How to Photograph the Upcoming Lunar Eclipse

When to photograph the upcoming eclipse:

In 2014 and 2015, we have been witness to a rare lunar tetrad, in which there have been four total lunar eclipses with no partial lunar eclipse occurring in between.  The last of these four eclipses will occur on September 27, 2015.  For those not inclined to stay up all night, this will be the easiest of the four eclipses to see and photograph, as it will occur shortly after sunset in North America.

What is an eclipse:

Lunar eclipses occur when the Earth passes directly between the sun and the moon at night.  During the first part of the eclipse, you’ll see just a small part of the Earth’s shadow covering the moon.  During a total lunar eclipse, this shadow will grow until it completely blocks the moon.  During totality, some light that passes through Earth’s atmosphere will be refracted and still hit the moon.  This refracted light will have a warm glow to it, and the moon will appear as an orange ball in the sky.

Lunar Eclipse Over Boulder Flatirons
I captured this image of an eclipse over the Boulder Flatirons by combining two exposures – one for the moon and one for the rest of the scene. Exposure for moon: 280mm, f5.6, 1 sec, ISO 1600; exposure for rest of scene: 110mm, f5.0, 13 secs, ISO 1600.

How to photograph the eclipse:

A lunar eclipse is difficult to photograph because you need to keep your exposures to about one second or less or the moon will move too far during the exposure, causing it to blur.  If you want to include any foreground objects in your image, this exposure length will usually not be long enough to capture good quality images of the scene.  You’ll therefore need to blend two exposures – one short exposure for the moon and a longer exposure for the rest of the scene.  I explain how to capture these images in my book “Collier’s Guide to Night Photography” and give a step-by-step demonstration on how to blend the images in Photoshop in my video called “Collier’s Guide to Post-Processing Night Photos.”

One time when you may be able to capture an eclipse and a foreground object in a single exposure is if the eclipse occurs during civil or even nautical twilight.  At this time, there may be enough light on the foreground that you will be able to get good quality shots with the short exposures that are required to photograph the moon.  For the September 27 eclipse, this may be possible if you live on the west coast of the Unites States or in western Canada.  Otherwise, you’ll likely have to blend two exposures.

Eclipsed moon setting over Rocky Mountains
I captured this image shortly after I took the previous shot. By this time, it was a little lighter out, as the sun was about to rise. As a result, there was just enough light on the land to get a good exposure of both the moon and the mountains with a single exposure. 500mm, f6.3, 1 second, ISO 1600.

Another time you can capture an eclipse with a single exposure is if you are using a long telephoto lens and don’t include any foreground objects.  In this case, I recommend using a remote shutter release and mirror lock-up on your camera.  When using a telephoto lens, even the slightest vibration caused by the mirror going up can cause the image to blur.  With the mirror lock-up on, the first time you hit the shutter release, it will move the mirror up and the second time you hit it, it will take the shot.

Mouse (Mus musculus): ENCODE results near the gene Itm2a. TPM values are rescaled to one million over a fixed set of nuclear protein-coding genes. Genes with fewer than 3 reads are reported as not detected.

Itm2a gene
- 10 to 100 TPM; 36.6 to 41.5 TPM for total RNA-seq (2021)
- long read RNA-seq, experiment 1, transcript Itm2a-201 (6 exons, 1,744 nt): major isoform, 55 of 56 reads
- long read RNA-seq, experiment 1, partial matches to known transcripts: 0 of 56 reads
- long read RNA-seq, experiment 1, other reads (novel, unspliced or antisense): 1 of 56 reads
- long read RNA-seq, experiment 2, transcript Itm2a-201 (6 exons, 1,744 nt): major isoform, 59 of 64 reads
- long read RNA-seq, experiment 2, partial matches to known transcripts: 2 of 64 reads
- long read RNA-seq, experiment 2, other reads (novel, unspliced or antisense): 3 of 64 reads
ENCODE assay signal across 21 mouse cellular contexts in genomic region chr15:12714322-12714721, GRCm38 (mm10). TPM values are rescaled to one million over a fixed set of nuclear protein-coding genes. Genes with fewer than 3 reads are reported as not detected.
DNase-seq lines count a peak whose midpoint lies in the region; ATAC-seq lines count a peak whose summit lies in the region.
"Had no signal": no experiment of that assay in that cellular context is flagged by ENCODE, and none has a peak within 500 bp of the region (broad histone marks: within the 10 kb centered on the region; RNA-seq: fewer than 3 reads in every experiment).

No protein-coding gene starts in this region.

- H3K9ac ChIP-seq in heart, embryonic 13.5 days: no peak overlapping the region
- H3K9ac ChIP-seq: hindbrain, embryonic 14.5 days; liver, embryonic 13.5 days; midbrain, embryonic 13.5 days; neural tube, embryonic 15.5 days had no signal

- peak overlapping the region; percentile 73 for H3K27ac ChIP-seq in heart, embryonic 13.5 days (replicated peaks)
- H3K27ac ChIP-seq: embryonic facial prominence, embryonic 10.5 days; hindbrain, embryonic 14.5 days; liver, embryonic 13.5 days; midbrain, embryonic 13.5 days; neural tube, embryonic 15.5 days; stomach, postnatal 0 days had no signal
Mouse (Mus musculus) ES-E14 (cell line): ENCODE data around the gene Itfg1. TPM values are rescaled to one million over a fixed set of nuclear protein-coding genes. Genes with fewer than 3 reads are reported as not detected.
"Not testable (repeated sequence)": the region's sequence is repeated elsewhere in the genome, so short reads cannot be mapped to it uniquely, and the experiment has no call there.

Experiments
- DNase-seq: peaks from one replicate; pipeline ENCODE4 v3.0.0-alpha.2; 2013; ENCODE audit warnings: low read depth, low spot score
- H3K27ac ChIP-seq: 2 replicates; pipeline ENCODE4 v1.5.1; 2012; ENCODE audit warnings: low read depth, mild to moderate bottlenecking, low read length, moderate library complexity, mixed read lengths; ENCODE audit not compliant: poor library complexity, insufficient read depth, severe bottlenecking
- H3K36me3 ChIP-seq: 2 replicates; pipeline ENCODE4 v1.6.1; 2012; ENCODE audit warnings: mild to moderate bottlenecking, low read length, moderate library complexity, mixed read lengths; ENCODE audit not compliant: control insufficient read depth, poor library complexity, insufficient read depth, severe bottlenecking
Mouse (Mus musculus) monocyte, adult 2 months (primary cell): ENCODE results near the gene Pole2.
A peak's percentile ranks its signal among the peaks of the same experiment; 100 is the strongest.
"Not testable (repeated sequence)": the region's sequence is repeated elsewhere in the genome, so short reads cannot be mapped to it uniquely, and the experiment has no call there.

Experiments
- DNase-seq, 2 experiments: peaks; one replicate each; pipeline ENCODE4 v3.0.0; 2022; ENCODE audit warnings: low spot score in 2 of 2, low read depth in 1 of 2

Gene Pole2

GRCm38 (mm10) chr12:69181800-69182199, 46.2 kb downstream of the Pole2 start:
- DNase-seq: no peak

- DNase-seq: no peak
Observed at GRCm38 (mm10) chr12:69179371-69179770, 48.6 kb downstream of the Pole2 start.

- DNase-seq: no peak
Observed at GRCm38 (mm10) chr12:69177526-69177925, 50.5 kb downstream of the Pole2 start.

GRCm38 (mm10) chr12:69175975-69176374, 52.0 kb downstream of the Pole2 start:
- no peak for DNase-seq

If you want very detailed images of an eclipse, you can use an equatorial mount.  This device moves your camera along with the stars and lets you take much longer exposures without blurring the moon.  The moon does move relative to the stars, but it moves at a much slower rate than the earth rotates.  You can therefore take images of about 30 seconds without getting much blur in the moon or stars.  You can’t include foreground objects when using an equatorial mount, as the movement will blur these objects.  In this situation, you would again have to blend multiple exposures.

Blood moon over Utah
The moon was high in the sky during the total lunar eclipse on April 15, 2014. I had to find a tall rock formation in order to include both the moon and a foreground object in the shot. I again combined two exposures to capture this image. Exposure of moon: 85mm, f2.8, 1 second, ISO 500; exposure of rest of scene: 38mm, f2.8, 13 seconds, ISO 6400.

Another option when photographing an eclipse is to take images of many different stages of the eclipse, from the time it just begins to be covered by Earth’s shadow until the time it is almost out of Earth’s shadow.  You can then create a composite image with many different moons at various stages.  You can include a foreground object with the moons arcing above it or exclude the foreground and just include the moons in the night sky.

On September 27, it won’t be possible to create a composite of all stages of the lunar eclipse if you are in the western half of North America, as you won’t be able to see the beginning of the partial eclipse.  However, it should be possible if you live in the eastern half of North America or in Western Europe.

Stages of a Total Lunar Eclipse
To create this composite, I used Photoshop to combine images from all of the stages of a lunar eclipse into a single photograph.

Mark your calendars now, because If you miss this amazing event, you won’t be able to see another total lunar eclipse until 2018!

Grant Collier has been working as a professional photographer for 20 years and has been shooting photos at night for 12 years.  He is the author of 11 books and has just released a new book called “Collier’s Guide to Night Photography in the Great Outdoors” and an instructional video called “Collier’s Guide to Post-Processing Night Photos.”

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